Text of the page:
[Date Prev][Date Next][Thread Prev][Thread Next][Date index][Thread index]

From |
Andrea Bennett <mac.stata@gmail.com> |

To |
statalist@hsphsun2.harvard.edu |

Subject |
Re: st: automatically label interaction terms |

Date |
Tue, 22 Jul 2008 10:49:33 +0200 |

Thanks for the useful input! I'll definitively try that later on. Kind regards, Andrea On Jul 21, 2008, at 5:57 PM, Austin Nichols wrote:

Andrea Bennett <mac.stata@gmail.com>: Sorry... -xi- and -xi3- don't allow you to automatically create nice labels. But it's easy to make your own program that does: open xi.ado in your favorite text editor, make two small changes, and save as a renamed file elsewhere, e.g. findfile xi.ado doedit `r(fn)' Now change label var `svn'`k' "`vn'==`value'" to label var `svn'`k' "`: label (`vn') `value''" and change program define xi to program define xil and save as xil.ado in `c(sysdir_personal)' then try running clear all sysuse auto la val rep78 rep78 la def rep78 1 ", Worst Repair Record", modify la def rep78 2 ", Poor Worst Repair Record", modify la def rep78 3 ", Fair Repair Record", modify la def rep78 4 ", Good Repair Record", modify la def rep78 5 ", Best Repair Record", modify egen ok=group(for rep78), label xil i.ok This approach uses the value labels of a categorical var to create nice labels for dummies downstream. If all you want to do is label vars created from the product of two vars, it's as simple as sysuse auto, clear g wl=weight*length la var wl "`: var label weight' * `: var label length' " d wl Now that I reread your post, though, after thinking through a different problem altogether than the one you wanted answered, I realize you want Stata to look through all var labels to find an instance of a variable name, and change all those labels at the same time it renames a var. So try prog relab version 8.2 syntax varname, to(string) loc f "`varlist'" foreach v of varlist _all { loc i "`: var label `v''" la var `v' "`=subinstr("`i'","`f'","`to'",.)'" } ren `f' `to' end sysuse auto, clear g wl=weight*length la var wl "weight * length" relab weight, to(height) Which renames and fixes labels simultaneously, but is not too smart about detecting potential mistakes you might make... On Mon, Jul 21, 2008 at 11:04 AM, Austin Nichols <austinnichols@gmail.com> wrote:Andrea Bennett <mac.stata@gmail.com> :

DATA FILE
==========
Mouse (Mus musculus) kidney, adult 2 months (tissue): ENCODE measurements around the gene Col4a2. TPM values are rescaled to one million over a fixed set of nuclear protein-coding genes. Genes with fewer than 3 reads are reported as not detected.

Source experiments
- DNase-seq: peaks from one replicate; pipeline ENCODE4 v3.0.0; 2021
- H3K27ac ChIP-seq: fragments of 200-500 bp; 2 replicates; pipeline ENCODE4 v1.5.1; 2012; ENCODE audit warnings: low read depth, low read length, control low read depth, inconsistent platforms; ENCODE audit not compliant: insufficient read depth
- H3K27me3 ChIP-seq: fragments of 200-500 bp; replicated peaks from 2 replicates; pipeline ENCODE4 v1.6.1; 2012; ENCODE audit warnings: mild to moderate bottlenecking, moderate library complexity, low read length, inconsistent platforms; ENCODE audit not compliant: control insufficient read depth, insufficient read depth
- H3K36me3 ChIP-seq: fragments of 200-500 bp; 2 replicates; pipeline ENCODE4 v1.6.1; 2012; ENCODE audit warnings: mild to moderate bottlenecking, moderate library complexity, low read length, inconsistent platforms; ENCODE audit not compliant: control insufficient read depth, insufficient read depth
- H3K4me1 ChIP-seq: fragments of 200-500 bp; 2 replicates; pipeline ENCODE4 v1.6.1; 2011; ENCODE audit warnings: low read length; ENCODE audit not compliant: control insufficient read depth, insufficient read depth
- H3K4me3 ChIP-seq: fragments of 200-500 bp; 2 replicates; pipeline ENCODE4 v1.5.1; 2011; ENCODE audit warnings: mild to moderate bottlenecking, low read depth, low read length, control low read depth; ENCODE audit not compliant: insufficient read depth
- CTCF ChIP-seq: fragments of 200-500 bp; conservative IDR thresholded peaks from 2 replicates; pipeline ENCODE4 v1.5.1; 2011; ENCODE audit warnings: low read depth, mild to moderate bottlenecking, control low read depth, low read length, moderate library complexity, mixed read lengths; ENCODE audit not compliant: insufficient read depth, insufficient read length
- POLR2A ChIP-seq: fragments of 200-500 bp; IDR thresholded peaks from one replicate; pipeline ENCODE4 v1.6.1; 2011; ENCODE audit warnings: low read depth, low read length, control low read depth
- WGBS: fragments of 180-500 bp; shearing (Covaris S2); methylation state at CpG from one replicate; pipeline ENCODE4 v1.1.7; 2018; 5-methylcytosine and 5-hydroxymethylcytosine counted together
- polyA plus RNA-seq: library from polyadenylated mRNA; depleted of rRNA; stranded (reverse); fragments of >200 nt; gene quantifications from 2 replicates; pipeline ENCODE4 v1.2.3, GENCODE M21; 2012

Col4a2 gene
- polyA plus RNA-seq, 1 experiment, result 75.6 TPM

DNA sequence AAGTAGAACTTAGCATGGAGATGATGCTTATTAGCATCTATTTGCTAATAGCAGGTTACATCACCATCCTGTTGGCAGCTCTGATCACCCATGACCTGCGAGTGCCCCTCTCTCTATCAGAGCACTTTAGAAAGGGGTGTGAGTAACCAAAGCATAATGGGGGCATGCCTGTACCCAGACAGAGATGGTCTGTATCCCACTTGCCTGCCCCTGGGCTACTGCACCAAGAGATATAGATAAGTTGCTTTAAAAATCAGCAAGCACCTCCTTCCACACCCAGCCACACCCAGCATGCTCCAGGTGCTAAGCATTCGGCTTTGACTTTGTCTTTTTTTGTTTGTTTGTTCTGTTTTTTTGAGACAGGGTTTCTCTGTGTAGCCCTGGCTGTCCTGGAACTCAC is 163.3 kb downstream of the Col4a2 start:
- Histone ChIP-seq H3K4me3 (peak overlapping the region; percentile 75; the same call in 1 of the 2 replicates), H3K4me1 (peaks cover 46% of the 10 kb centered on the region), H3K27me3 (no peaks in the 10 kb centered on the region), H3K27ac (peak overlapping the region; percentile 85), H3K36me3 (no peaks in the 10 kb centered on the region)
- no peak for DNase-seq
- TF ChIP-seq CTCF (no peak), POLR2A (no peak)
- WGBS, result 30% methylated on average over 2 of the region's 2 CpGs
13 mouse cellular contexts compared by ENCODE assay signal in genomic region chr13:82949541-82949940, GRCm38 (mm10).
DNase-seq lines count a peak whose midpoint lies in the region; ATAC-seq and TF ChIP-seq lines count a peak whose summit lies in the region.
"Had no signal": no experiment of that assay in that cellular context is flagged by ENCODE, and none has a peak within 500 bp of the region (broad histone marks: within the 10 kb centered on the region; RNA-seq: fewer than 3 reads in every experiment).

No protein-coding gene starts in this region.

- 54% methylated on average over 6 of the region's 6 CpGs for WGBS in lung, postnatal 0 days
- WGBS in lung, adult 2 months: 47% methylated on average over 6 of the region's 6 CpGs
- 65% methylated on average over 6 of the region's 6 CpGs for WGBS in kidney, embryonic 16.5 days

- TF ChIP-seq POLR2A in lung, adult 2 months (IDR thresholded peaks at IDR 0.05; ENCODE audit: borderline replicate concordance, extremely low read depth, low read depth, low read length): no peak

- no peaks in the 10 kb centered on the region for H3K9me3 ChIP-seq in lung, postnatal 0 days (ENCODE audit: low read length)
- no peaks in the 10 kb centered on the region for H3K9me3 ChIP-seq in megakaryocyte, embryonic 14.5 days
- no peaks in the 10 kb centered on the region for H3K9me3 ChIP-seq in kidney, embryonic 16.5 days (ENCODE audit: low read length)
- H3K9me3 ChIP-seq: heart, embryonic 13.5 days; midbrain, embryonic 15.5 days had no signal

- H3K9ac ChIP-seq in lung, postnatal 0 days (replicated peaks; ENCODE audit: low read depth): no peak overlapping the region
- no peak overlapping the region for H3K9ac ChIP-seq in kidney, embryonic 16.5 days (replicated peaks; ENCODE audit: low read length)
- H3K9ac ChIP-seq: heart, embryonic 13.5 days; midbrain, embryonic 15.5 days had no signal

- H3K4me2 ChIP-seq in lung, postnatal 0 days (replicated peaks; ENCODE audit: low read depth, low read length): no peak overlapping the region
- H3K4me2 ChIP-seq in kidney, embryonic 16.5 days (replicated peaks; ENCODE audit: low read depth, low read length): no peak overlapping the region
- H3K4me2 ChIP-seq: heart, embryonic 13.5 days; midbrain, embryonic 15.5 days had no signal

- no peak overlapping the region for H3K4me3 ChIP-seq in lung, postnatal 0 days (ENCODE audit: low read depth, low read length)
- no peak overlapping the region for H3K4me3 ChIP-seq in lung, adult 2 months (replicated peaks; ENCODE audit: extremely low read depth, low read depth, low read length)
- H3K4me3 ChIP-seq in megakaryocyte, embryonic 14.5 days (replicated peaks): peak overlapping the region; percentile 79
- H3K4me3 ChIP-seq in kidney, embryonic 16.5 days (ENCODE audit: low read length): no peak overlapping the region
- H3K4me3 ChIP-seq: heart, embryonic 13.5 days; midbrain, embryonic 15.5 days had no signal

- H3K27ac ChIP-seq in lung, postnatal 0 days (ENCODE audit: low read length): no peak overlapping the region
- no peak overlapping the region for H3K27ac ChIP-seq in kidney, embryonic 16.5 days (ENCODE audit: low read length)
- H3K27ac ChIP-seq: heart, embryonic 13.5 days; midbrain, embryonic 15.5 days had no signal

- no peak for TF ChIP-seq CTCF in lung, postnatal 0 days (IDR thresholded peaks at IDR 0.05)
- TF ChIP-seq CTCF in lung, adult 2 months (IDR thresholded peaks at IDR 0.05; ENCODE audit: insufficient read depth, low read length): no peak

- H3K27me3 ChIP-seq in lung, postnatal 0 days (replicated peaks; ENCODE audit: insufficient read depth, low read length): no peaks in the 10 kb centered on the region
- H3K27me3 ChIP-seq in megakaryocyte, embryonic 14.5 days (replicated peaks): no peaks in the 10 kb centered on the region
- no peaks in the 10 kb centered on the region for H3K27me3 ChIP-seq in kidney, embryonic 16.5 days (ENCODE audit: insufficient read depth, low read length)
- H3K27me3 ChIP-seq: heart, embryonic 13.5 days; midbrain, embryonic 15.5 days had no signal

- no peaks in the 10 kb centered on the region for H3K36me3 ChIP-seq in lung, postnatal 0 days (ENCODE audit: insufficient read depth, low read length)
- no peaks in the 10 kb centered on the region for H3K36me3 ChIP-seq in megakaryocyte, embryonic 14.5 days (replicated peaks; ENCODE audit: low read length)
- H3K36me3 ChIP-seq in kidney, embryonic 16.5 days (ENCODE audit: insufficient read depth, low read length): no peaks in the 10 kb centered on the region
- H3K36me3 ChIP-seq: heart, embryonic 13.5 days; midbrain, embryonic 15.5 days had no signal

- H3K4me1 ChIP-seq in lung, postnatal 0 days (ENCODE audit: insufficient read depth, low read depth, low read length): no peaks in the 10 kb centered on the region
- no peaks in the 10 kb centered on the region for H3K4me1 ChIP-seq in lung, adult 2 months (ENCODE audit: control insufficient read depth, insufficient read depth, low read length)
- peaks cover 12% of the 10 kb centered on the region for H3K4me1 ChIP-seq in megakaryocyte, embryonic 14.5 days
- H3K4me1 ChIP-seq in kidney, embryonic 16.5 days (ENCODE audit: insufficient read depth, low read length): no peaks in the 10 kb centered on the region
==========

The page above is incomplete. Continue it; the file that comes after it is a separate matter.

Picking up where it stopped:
findit interaction

finds -xi- but not -xi3- for some reason. So see also -findit xi3-

On Mon, Jul 21, 2008 at 10:54 AM, Andrea Bennett <mac.stata@gmail.com> wrote:

Dear all,

I wonder if anyone knows a user written Stata command which allows one to

generate interaction terms, e.g. -female*age- or -female*group1-,

-female*group2- and -female*group3-, so that the labels of each variable are

used for the interaction terms (e.g. "female * age", "female * social class

3").

I just fear that at the end of the day, I will want to rename a few

variables. If one could only rename one variable (the non- interacted) and

the rest would be automatically generated, that would take away some

replacing besides the fact that the do-file won't grow that much...

Looking forward to any inputs! Kind regards,

Andrea

* * For searches and help try: * http://www.stata.com/help.cgi?search * http://www.stata.com/support/statalist/faq * http://www.ats.ucla.edu/stat/stata/

* * For searches and help try: * http://www.stata.com/help.cgi?search * http://www.stata.com/support/statalist/faq * http://www.ats.ucla.edu/stat/stata/

**References**:**st: automatically label interaction terms***From:*Andrea Bennett <mac.stata@gmail.com>

**Re: st: automatically label interaction terms***From:*"Austin Nichols" <austinnichols@gmail.com>

**Re: st: automatically label interaction terms***From:*"Austin Nichols" <austinnichols@gmail.com>

- Prev by Date:
**st: -cmp- additions** - Next by Date:
**st: varnorm: rejection of the null hypothesis** - Previous by thread:
**Re: st: automatically label interaction terms** - Next by thread:
**st: poverty/inequality analysis** - Index(es):

© Copyright 1996–2014 StataCorp LP | Terms of use | Privacy | Contact us | What's new | Site index |